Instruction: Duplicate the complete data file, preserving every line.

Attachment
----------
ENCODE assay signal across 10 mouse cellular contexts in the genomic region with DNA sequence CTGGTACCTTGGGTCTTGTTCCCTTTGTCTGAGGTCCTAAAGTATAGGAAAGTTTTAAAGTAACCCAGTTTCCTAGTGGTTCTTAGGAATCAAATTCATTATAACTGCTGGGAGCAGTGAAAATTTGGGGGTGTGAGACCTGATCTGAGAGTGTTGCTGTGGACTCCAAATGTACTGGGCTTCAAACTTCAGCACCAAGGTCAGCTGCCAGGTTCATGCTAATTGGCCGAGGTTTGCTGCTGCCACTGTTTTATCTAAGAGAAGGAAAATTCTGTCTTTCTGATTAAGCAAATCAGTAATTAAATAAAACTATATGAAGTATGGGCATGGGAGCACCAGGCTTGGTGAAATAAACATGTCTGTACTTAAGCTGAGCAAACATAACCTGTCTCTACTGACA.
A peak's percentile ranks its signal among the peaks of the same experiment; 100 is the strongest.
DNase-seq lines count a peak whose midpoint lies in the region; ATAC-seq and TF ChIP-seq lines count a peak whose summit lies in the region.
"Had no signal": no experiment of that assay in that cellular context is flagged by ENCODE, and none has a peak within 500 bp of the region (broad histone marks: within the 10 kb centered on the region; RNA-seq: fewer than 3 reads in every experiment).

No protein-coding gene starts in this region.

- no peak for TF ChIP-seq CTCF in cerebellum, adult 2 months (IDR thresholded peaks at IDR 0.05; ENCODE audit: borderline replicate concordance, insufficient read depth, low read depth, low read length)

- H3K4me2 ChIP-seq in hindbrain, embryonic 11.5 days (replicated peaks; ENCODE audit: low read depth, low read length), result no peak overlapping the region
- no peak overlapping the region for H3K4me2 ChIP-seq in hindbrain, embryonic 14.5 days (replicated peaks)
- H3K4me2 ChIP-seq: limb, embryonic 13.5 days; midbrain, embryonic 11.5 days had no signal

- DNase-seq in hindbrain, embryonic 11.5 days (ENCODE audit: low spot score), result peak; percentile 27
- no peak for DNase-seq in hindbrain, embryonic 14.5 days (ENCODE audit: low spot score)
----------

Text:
ENCODE assay signal across 10 mouse cellular contexts in the genomic region with DNA sequence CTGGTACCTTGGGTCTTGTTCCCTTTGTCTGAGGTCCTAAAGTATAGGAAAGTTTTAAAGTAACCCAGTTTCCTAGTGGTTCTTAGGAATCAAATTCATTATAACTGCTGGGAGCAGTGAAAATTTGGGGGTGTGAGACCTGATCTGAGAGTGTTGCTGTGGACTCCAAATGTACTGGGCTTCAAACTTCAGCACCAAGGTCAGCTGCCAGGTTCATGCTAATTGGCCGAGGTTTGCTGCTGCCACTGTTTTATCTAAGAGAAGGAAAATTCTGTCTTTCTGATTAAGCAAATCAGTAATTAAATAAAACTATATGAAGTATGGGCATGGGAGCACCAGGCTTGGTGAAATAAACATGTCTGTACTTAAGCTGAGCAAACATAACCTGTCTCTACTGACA.
A peak's percentile ranks its signal among the peaks of the same experiment; 100 is the strongest.
DNase-seq lines count a peak whose midpoint lies in the region; ATAC-seq and TF ChIP-seq lines count a peak whose summit lies in the region.
"Had no signal": no experiment of that assay in that cellular context is flagged by ENCODE, and none has a peak within 500 bp of the region (broad histone marks: within the 10 kb centered on the region; RNA-seq: fewer than 3 reads in every experiment).

No protein-coding gene starts in this region.

- no peak for TF ChIP-seq CTCF in cerebellum, adult 2 months (IDR thresholded peaks at IDR 0.05; ENCODE audit: borderline replicate concordance, insufficient read depth, low read depth, low read length)

- H3K4me2 ChIP-seq in hindbrain, embryonic 11.5 days (replicated peaks; ENCODE audit: low read depth, low read length), result no peak overlapping the region
- no peak overlapping the region for H3K4me2 ChIP-seq in hindbrain, embryonic 14.5 days (replicated peaks)
- H3K4me2 ChIP-seq: limb, embryonic 13.5 days; midbrain, embryonic 11.5 days had no signal

- DNase-seq in hindbrain, embryonic 11.5 days (ENCODE audit: low spot score), result peak; percentile 27
- no peak for DNase-seq in hindbrain, embryonic 14.5 days (ENCODE audit: low spot score)